The Syrian Kurds have decided not to take sides in the civil war in Syria, but instead carve out autonomy for themselves. With a regional administration, a swearing in ceremony in the three languages that are spoken in Syrian Kurdistan and elections to be planned before the summer, they set a democratic example for the Middle East.

More influential

The developments together are more than just the product of its component parts. They accumulate into a dynamic that will make the Kurds stronger, more influential and confident. Intriguing in itself, and who knows how this will affect the Kurds in Iran, for now the most invisible group?

Can it get any sexier? And lucky me: I am going to report it, now that I have finished my book about the Kurdish issue in Turkey, which I explain by a thorough investigation into the Uludere/Roboski massacre of 28 December 2011. (It will be published in the Netherlands around 20 February, and you can pre order it here. I am working on English and Turkish and possibly Kurdish translations and will keep you posted on that.)

Once a week

As the only foreign correspondent based in the unofficial capital of the Kurds, Diyarbakir, I have started to  interest media worldwide in stories about the Kurds, and convincing them how sexy they are.

First, I got the opportunity to report with my own page on the American journalism site Beaconreader. I will publish a story about Kurds and (the whole of!) Kurdistan at least once a week, and you can subscribe to that for only $5 per month. The first story is an interview with the famous Turkish sociologist and expert on Kurds Ismail Besikci, which I link to the Syria conference that started this week in Geneva, to which the Kurds were not invited.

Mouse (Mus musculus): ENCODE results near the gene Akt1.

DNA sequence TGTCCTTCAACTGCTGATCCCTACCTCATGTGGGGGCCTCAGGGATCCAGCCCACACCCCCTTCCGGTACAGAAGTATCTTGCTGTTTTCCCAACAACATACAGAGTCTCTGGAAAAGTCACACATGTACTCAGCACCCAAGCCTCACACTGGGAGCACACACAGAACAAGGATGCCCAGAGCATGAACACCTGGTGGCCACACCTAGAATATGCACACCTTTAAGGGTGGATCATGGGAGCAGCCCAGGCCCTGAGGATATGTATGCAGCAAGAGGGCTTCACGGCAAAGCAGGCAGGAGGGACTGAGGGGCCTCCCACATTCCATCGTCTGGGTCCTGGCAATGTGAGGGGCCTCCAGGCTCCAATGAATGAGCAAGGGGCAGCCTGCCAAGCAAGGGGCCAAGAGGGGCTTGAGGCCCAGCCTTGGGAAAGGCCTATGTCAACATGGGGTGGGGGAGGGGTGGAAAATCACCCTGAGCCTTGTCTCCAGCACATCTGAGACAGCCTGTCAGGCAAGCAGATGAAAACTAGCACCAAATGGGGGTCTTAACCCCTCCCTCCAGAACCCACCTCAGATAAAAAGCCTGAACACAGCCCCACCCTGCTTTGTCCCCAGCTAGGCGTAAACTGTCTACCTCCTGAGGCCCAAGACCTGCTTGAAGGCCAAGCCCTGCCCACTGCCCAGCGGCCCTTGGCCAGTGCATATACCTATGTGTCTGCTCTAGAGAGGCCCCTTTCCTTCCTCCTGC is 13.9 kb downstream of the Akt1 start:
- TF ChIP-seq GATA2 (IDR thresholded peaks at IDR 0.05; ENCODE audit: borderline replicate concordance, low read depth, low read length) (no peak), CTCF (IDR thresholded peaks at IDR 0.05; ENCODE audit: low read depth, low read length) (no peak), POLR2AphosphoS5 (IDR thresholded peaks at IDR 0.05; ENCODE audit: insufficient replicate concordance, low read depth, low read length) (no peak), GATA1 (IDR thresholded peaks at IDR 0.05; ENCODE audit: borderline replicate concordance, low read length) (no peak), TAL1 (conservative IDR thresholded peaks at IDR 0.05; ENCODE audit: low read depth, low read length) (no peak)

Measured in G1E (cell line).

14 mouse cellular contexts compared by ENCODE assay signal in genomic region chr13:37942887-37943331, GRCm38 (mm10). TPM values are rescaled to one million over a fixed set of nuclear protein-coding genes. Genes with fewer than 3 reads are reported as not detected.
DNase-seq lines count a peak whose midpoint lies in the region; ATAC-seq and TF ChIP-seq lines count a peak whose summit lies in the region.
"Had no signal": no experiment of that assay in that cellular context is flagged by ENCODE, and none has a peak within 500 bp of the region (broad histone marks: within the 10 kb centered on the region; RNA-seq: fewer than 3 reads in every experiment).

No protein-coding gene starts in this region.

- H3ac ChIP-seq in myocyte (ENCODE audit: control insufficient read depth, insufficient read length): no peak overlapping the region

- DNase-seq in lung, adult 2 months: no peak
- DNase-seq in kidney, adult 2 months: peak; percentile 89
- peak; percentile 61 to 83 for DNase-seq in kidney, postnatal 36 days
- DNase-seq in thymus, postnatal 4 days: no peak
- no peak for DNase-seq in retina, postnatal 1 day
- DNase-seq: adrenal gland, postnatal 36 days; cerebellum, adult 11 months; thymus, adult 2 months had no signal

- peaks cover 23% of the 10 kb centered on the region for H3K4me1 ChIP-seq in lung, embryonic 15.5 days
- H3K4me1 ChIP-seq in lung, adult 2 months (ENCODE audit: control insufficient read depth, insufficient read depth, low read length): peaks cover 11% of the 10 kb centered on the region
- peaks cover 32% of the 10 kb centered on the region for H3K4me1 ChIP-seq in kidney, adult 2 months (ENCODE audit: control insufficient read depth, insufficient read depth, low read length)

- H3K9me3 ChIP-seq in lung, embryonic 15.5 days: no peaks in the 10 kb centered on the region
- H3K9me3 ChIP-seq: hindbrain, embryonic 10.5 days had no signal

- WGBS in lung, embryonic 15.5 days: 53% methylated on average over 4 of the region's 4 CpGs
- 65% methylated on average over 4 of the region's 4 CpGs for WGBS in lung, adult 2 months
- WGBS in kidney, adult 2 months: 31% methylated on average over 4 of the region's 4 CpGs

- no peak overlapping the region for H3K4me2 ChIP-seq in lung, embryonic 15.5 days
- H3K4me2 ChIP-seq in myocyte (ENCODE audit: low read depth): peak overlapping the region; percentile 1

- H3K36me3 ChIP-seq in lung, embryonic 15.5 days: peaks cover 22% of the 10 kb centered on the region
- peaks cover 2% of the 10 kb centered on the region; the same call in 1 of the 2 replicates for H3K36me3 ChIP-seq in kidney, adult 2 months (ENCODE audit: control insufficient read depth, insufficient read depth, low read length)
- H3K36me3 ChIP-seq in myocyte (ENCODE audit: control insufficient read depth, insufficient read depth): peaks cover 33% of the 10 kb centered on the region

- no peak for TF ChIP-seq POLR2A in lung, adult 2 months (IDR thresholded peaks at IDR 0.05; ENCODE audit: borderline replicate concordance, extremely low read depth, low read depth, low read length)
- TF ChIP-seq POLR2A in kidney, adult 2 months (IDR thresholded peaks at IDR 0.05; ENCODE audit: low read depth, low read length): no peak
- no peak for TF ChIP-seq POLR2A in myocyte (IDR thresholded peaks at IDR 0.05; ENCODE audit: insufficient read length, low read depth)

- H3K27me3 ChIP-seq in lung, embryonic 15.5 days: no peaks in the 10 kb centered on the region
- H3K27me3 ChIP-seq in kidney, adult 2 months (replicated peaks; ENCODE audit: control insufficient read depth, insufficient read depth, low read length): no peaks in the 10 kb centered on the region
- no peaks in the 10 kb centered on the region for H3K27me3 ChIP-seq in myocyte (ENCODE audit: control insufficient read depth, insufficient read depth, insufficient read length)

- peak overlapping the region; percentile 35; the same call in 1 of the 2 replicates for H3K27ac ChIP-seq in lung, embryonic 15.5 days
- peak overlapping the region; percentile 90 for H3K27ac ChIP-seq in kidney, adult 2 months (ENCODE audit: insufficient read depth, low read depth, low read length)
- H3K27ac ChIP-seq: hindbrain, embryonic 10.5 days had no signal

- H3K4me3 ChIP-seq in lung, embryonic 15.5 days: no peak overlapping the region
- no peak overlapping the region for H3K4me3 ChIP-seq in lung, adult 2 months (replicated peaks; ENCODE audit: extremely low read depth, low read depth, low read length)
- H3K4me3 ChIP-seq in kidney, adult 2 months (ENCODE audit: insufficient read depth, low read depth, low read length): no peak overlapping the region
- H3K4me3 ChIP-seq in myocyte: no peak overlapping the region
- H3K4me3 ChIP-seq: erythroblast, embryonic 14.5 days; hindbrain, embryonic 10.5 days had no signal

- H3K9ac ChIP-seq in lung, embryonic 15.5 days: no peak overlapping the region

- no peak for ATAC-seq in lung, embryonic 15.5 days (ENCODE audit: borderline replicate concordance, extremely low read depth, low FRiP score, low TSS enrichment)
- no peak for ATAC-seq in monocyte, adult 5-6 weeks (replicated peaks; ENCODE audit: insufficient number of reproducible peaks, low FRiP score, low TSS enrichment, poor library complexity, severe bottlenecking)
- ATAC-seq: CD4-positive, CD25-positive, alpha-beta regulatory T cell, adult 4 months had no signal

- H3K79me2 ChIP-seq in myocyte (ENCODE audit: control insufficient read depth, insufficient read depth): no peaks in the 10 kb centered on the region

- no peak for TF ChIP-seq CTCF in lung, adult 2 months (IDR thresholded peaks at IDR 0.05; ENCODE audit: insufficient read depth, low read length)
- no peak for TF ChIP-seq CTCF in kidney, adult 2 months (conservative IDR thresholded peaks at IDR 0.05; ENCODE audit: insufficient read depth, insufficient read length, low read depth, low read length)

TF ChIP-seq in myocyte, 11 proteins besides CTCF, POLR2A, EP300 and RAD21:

Currently I am working on my first story about the Kurdish issue in Turkey for an English language paper – I will publish it on this site too, stay tuned. I have plans to write for more international media, and am expanding my network to that end now. It looks promising! And starting next week, I will publish a weekly column on the new Turkish website Diken (Thorn), and also report for them from the Kurdish regions of Turkey.

The Kurds ain’t sexy? We’ll see about that!

One thought on “Kurds ain’t sexy”

  1. “Don’t see the Kurds only as citizens of Turkey, Syria, Iraq and Iran, but as a nation in their own right, with their own political, social and economic dynamics. Who are no longer subject to whatever happens in their countries, but increasingly help define the present and future of Turkey, Iraq, Syria and Iran, and even the wider region.”

    Why ? What drives you to feel this way ?

    I want to see all Arab nations unite then. Same goes for all Turkish nations (http://en.wikipedia.org/wiki/List_of_Turkic_dynasties_and_countries)

    What’s the point ?

    I support separation for Limburg and Friesland as well.

    Limburg has its own language, called Limburgish (Dutch: Limburgs). It is not recognised by the Dutch, German and Belgian governments as an official language.

    You are pretty bad at reading dynamics of the region and countries you mentioned

    Like